How to Choose a Colour Palette for Your Sign
Added on 31 January 2017
In our last blog, we talked about typography and how your font choice can impact your sign’s legibility, as well as its visual appeal. Today we’re going to explore an equally important design element – colour.
Artists can spend years exploring how to expertly manipulate the power of colour. But if a career in the fine arts isn’t part of your life plan, don’t worry. By reviewing a few key concepts of basic colour theory, you will be able to make more informed decisions about an integral aspect of your sign’s design. And, if you’re working with a graphic designer, having a good grasp on design vocabulary can work wonders to reduce the revision process.
The Power of Colour
When we appreciate great signs, we tend to focus on the clever wording or the neat imagery. In comparison, as long as the sign isn’t hurting our eyes, we might not actively pay much attention to the colour choices. However, that does not mean colour should be underestimated. Its true power rests in how it subconsciously makes us feel.
Due to cultural, historical, or personal associations, colours have multiple meanings and can elicit strong responses. For example, in Europe and North America, purple represents royalty and riches. But why is that? Until 1856, purple dye was very difficult and costly to make. Soon, purple fabric became a symbol of the wealthiest class. When Cadbury, a chocolate company located in the UK, uses purple as a packaging colour, they’re sending a clear message to their consumers: Cadbury chocolate is rich, high quality, and decadent.
At the same time, purple can mean something very different in other parts of the world. In Brazil, for instance, purple is worn with black when mourning. So if you’re planning to expand your business globally, it might be worthwhile to investigate the various meanings of your chosen colours thoroughly before using them.
For a comprehensive guide to the meaning of colours in different cultures, check out this infographic by Information is Beautiful.
In short, colours are imbued with meaning. They are also a useful tool when planning your design’s composition. A carefully chosen colour, like a bright yellow against a backdrop of greys, can balance an asymmetrical design or guide the viewers eyes along a predetermined path.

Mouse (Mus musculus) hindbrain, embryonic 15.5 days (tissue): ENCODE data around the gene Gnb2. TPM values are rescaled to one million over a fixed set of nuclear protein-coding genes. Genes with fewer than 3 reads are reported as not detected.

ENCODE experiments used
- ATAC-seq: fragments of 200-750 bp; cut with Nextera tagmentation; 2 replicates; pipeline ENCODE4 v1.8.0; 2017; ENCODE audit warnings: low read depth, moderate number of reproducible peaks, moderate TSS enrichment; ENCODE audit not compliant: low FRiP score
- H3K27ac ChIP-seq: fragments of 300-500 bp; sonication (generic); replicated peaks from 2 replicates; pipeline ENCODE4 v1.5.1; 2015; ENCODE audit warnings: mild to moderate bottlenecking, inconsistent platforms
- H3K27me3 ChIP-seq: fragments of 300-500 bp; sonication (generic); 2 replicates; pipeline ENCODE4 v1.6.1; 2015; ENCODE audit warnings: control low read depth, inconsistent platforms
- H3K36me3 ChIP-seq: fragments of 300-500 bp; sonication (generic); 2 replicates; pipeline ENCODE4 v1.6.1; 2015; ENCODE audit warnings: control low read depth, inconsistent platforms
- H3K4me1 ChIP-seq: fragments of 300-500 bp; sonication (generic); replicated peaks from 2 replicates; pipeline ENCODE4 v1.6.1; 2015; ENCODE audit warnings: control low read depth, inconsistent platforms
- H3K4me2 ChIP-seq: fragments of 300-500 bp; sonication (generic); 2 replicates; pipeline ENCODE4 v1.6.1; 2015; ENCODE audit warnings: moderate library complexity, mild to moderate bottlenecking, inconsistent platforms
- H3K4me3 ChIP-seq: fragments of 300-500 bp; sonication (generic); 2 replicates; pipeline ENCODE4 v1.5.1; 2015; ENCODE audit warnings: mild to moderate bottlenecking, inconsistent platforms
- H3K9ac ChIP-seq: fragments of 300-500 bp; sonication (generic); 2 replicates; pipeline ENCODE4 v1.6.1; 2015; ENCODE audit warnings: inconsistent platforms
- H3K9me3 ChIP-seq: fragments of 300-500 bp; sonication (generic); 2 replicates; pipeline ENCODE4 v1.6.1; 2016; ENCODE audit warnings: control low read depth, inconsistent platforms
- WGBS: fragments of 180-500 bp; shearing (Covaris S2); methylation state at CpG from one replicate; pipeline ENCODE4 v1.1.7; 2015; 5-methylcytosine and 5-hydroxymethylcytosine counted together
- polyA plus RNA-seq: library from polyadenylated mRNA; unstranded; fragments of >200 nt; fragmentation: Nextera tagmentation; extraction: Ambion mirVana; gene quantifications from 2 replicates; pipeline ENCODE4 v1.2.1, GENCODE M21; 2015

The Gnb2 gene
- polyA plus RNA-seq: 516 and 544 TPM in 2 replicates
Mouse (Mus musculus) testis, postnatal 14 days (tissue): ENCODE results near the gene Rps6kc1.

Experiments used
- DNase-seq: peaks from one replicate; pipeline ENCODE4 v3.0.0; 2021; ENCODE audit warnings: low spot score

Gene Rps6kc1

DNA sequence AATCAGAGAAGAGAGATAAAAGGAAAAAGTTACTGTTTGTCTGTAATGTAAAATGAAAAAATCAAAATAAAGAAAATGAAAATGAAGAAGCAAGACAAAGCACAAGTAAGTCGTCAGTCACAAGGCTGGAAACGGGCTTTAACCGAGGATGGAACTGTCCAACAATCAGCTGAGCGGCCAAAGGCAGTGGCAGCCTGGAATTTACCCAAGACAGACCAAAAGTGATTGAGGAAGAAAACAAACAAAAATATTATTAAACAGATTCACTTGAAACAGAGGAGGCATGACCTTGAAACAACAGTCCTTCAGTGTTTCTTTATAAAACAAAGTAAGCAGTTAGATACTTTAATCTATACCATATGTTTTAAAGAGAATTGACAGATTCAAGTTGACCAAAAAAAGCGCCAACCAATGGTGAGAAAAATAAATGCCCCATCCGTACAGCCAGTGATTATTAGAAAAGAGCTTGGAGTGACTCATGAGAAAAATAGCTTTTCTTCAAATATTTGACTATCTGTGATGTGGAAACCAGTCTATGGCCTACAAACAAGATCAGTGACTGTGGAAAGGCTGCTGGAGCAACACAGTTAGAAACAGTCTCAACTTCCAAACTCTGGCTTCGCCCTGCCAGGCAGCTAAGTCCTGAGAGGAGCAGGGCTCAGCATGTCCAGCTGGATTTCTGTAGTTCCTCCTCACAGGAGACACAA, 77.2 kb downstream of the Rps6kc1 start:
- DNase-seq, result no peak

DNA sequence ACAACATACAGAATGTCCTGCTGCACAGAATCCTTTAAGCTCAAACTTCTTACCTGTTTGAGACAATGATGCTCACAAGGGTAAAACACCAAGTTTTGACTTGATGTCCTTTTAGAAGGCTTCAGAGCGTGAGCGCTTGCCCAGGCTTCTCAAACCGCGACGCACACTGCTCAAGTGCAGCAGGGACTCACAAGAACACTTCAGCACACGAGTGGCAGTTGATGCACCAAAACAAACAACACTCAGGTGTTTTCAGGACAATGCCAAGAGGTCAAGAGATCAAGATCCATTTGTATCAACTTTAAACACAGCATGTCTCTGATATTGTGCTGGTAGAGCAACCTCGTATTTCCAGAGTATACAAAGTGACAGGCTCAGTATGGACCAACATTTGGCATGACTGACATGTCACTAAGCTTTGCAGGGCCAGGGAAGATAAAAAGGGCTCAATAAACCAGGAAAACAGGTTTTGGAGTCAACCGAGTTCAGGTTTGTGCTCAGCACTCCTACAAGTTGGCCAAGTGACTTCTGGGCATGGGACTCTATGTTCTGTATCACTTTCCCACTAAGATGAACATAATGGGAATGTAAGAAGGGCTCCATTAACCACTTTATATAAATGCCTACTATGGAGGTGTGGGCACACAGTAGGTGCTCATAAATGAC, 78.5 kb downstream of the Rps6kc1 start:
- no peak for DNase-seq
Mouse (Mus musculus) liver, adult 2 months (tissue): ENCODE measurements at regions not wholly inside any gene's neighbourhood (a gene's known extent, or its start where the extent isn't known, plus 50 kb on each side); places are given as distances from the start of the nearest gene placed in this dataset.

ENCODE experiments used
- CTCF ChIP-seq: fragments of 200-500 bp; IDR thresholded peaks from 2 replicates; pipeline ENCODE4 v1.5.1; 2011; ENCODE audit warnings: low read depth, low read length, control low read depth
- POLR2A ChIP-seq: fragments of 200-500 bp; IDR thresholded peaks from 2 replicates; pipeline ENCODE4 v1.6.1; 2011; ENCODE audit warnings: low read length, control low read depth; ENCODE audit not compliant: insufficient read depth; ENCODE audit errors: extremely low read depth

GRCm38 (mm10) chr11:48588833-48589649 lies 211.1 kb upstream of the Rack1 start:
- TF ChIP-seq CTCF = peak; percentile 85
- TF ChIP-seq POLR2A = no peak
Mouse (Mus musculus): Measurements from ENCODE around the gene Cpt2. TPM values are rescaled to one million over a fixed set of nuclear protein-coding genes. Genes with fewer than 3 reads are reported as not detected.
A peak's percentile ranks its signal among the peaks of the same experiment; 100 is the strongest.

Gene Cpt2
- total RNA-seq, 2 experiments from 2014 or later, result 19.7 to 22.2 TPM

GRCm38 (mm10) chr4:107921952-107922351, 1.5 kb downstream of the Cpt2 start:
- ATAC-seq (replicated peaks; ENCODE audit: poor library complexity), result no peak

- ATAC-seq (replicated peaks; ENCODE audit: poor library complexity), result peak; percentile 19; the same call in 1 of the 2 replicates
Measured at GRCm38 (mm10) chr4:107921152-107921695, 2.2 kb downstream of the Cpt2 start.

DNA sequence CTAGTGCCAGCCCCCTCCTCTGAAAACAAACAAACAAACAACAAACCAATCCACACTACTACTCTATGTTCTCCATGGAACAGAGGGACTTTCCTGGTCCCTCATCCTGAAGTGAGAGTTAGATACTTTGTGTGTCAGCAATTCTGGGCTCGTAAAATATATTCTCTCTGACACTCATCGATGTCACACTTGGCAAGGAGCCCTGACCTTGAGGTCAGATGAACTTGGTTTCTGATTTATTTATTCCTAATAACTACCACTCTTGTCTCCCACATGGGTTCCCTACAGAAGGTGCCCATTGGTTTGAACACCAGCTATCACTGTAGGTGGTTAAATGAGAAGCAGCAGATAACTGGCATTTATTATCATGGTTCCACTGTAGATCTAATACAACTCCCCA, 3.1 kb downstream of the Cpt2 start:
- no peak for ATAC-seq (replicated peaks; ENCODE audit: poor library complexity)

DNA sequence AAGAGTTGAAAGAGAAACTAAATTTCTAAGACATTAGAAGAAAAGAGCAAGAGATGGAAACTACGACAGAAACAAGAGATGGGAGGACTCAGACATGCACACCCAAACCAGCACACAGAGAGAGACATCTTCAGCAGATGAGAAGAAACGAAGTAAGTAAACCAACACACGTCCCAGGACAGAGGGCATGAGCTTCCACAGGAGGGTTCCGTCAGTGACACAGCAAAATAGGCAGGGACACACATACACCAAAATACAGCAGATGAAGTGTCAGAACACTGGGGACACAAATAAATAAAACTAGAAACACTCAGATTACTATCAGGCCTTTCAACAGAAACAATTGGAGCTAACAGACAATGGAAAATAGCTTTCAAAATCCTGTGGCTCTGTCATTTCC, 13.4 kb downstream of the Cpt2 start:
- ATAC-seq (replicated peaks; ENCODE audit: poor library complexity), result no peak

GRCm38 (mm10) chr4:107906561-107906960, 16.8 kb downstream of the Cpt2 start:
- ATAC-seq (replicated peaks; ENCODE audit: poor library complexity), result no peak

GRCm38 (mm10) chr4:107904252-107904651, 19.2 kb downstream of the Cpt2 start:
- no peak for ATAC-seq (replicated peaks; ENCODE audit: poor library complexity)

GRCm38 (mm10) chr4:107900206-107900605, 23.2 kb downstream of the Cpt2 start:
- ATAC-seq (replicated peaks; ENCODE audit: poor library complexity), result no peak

Basic Colour Terminology
- Hue is the name of a colour.
- Saturation is the intensity of a colour. A vivid colour has a high saturation, while a dull colour is desaturated.
- Brightness is how light or dark a colour is.
- In addition to portraying specific meanings, colours can also feel warm, neutral and cool. Warm colours, like red, appear to pop in a composition whereas cool colours, like blue, recede.
The Colour Wheel and Colour Harmonies
Choosing one colour might not seem intimidating, but how do you decide on an appealing palette of two or three? In general, it’s best to keep colour combinations simple. This means there should be a primary colour – think Home Depot’s orange or Snapchat’s yellow – followed by a few, less dominant, accent colours.
For these difficult decisions, we often rely on a colour wheel. Using the colour wheel, you can easily identify sets of colours that work well together. These successful colour relationships are referred to as “colour harmonies.”
- Complementary: Two colours that are opposites on the colour wheel. These colours will have a strong contrast with each other and the result is dramatic.
- Split Complementary: Like complementary but a little subtler. A primary colour is picked and the two supporting colours will be adjacent to the complementary colour of the primary.
- Double Complementary/Rectangle: 4-colour combination that consists of two complementary pairs. Because this colour scheme features a lot of contrasts, set one colour as the primary, and use the secondary colours sparingly.
- Analogous: Two or more colours that are beside each other on the colour wheel. The colours are similar; so, it creates a soothing and natural combination.
- Triadic: Three colours that are spaced evenly around a colour wheel. This variety in colour leads to a vibrant colour combination. To tame the results, two of the colours should be used sparingly.
- Monochromatic: Varieties of saturation and lightness of a single hue are used to create a colour scheme.
Colour harmonies are a great way to form a pleasing visual but don’t be afraid to break the “rules” when it suits the goal of the design. For example, if you’re hoping to disrupt the status quo with your sign, deliberately choosing discordant colours can shock and excite the viewer.
If you’re not sure where to start, colourlovers.com is a great online resource. You can browse their large library of community-made colour palettes for inspiration.
Colour and Your Brand
Designing your company’s sign is a great opportunity to really consider how colour can play a major role in your brand strategy. Once you’ve decided on a colour palette that supports your company’s message and tone, why not set down some brand guidelines? Ensuring colour consistency across the rest of your print materials will speed up future design projects and project a professional image.
We hope that this discussion in colour theory has been helpful and, if you’d like further guidance, Topmade offers expert signage consulting to help you decide what kind of sign is right for you.
- Stone, T. L., Adams, S., & Morioka, N. (2006). Color design workbook: A real-world guide to using color in graphic design. Gloucester, Mass: Rockport Publishers.